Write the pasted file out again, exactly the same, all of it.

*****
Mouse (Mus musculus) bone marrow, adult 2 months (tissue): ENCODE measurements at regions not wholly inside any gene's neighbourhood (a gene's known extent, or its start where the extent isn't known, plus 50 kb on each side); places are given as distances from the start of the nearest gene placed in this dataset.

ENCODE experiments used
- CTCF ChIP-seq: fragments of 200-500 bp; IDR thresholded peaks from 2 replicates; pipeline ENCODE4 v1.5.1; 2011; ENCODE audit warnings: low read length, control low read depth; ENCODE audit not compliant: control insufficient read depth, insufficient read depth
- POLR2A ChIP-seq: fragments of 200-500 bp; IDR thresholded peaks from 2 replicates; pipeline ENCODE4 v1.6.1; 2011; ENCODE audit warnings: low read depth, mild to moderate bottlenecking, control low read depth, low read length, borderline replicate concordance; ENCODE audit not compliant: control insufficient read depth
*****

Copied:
Mouse (Mus musculus) bone marrow, adult 2 months (tissue): ENCODE measurements at regions not wholly inside any gene's neighbourhood (a gene's known extent, or its start where the extent isn't known, plus 50 kb on each side); places are given as distances from the start of the nearest gene placed in this dataset.

ENCODE experiments used
- CTCF ChIP-seq: fragments of 200-500 bp; IDR thresholded peaks from 2 replicates; pipeline ENCODE4 v1.5.1; 2011; ENCODE audit warnings: low read length, control low read depth; ENCODE audit not compliant: control insufficient read depth, insufficient read depth
- POLR2A ChIP-seq: fragments of 200-500 bp; IDR thresholded peaks from 2 replicates; pipeline ENCODE4 v1.6.1; 2011; ENCODE audit warnings: low read depth, mild to moderate bottlenecking, control low read depth, low read length, borderline replicate concordance; ENCODE audit not compliant: control insufficient read depth